Executive Board UNDP-UNFPA-UNOPS.Annual Session 2013. UNFPA Segment.
Statement by the Permanent Mission of Cuba to the United Nations on behalf of the Community of Latin American and Caribbean States (CELAC). New York, 3-14 June 2013
I have the honor to speak on behalf Member States of the Community of Latin American and Caribbean States (CELAC).
We appreciate UNFPA Executive Director and his team for the valuable information and documentation that have been presented.
The International Conference on Population and Development held in Cairo in 1994 marked a critical moment for the United Nations development agenda. The broad mandate and the principles agreed in the Programme of Action remain of critical importance for the international community, which is why the General Assembly determined that the Program should continue to be implemented beyond 2014, as reflected in the Resolution 65/234.
In that regard, CELAC countries strongly support the mandate of the ICPD beyond 2014, as well as the inclusion of population issues in the post-2015 development agenda
During these twenty years, the Latin American and Caribbean region has experimented significant progress regarding the objectives of the ICPD, thanks to national efforts and UNFPA´s contribution to national development strategies.
Tens of millions have been lifted out of poverty in recent years, there has been progress in gender equality and non-discrimination of women; public health programs have been influenced by a reproductive rights perspective and, instead of perceiving women's health just related to maternal and child health, a more comprehensive perspective has been introduced.
Moreover, access to modern contraceptive methods is much more prevalent and more women have been able to achieve desired fertility levels. Programs to combat violence against women have emerged in all countries, along with the mechanisms of women and violence laws have become more rooted in systems of police and justice.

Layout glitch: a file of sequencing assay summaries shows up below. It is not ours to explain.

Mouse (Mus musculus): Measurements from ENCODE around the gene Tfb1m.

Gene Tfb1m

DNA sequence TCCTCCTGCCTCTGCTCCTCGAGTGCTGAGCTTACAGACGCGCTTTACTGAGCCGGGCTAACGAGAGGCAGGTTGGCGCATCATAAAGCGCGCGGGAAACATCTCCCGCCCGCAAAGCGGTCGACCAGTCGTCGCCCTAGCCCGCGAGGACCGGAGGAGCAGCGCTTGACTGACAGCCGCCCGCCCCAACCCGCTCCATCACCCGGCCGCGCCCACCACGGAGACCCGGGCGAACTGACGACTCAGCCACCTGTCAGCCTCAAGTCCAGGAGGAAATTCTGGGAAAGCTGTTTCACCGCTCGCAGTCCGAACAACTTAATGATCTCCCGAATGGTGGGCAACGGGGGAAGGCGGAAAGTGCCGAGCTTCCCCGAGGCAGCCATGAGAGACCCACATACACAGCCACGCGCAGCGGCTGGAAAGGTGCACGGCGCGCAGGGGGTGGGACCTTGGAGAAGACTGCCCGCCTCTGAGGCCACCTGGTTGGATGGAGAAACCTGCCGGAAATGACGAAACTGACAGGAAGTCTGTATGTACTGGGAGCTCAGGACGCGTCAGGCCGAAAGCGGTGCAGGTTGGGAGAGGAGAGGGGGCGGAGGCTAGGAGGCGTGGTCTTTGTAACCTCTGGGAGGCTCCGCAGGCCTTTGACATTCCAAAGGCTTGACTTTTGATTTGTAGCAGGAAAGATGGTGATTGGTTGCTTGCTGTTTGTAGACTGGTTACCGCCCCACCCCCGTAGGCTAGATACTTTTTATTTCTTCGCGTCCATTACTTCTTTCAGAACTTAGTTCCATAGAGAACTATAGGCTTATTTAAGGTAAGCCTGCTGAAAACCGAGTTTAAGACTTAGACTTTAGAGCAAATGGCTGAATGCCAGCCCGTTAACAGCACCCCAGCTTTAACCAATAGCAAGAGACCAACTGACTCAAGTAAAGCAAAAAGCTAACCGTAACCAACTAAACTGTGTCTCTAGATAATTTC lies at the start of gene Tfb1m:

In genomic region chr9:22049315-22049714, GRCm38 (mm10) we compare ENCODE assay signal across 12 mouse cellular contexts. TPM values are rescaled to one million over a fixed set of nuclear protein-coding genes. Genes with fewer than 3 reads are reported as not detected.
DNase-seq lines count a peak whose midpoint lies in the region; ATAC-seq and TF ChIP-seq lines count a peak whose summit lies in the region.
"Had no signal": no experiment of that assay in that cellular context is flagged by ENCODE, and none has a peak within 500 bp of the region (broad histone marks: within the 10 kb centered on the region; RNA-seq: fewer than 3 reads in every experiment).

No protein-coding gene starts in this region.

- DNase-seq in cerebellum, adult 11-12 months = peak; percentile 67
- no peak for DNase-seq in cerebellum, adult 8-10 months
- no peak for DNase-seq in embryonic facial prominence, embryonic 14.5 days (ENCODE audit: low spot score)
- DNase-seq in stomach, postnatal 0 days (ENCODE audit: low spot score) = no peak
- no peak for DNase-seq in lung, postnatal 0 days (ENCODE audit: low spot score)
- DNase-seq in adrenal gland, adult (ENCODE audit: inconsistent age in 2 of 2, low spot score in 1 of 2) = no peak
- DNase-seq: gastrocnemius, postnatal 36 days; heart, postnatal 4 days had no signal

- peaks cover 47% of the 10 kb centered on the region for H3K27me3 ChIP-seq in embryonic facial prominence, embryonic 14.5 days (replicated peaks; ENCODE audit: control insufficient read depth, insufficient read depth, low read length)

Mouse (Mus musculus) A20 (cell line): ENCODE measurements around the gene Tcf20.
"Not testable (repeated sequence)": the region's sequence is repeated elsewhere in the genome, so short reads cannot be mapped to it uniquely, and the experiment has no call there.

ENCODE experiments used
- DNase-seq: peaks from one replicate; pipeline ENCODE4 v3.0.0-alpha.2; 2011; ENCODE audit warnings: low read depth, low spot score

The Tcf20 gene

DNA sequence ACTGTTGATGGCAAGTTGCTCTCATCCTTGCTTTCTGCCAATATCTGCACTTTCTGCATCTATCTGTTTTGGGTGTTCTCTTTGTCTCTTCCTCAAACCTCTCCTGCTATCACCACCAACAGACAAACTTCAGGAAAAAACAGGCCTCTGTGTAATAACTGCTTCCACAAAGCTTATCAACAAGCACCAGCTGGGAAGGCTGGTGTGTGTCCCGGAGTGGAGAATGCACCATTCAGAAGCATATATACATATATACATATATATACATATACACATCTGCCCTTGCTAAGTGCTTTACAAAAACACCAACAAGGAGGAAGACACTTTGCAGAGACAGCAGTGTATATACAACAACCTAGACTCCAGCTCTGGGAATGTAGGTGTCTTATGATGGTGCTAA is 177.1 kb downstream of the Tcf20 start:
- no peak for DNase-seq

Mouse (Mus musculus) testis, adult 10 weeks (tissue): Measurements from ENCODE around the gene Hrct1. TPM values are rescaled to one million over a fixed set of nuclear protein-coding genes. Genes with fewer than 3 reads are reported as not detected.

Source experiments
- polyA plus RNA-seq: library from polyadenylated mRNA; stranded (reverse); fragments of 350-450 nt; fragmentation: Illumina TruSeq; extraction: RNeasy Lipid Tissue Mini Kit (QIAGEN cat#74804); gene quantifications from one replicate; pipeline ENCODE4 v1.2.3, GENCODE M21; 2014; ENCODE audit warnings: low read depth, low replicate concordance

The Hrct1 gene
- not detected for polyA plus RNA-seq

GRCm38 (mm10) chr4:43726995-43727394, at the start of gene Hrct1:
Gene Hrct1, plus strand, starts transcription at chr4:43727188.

There is, however, a lot of work to be done. MDG 5 –improvements on maternal health- is lagging behind. Gender pay inequity has not been resolved, while health and reproductive rights have not yet reached many women in vulnerable situations, such as those living in poverty and in rural areas, those facing discrimination and adolescents and youths. In this regard, it is important to highlight the necessity to continue working on specific programmes aimed to prevent early pregnancy, which continues to be a challenge in our region.
There are also considerable gaps in other issues addressed in the ICPD, such as international migrants and older people, these two issues are in line with UNFPA’s bull’s eye but are not referenced in the UNFPA’s draft of the Strategic Plan 2014-2017.
For a region composed mostly by middle-income countries, the role of UNFPA in the support of designing programmes aimed at overcoming its development challenges is critical. In this regard, with need the full support of the UN system, which can help our countries to change the perspective provided by public health services, making them more sensitive to gender and cultural diversity.
CELAC Members reiterate the importance of ensuring a continuing presence and activities of UNFPA in Latin America and the Caribbean, so it can support our countries in achieving these goals. CELAC countries will be actively engaged in the discussions of the new business model proposed by the UNFPA in its strategic plan. We will need transparent and accurate information of the direct implications and possible changes this business model might have on programme countries.
In this regard, allow me to conclude by expressing the full appreciation of CELAC Members with the Executive Director, who made it clear in a recent informal consultation that the Fund is fully committed with Latin America and the Caribbean and has no intention to reduce the human, technical and financial resources dedicated to our region. This should be adequately reflected in UNFPA’s new Strategic Plan.
We believe the United Nations Development System as a whole, and UNFPA in particular, will continue to have an important role to play in addressing our particular development needs and goals in the future.
I thank you.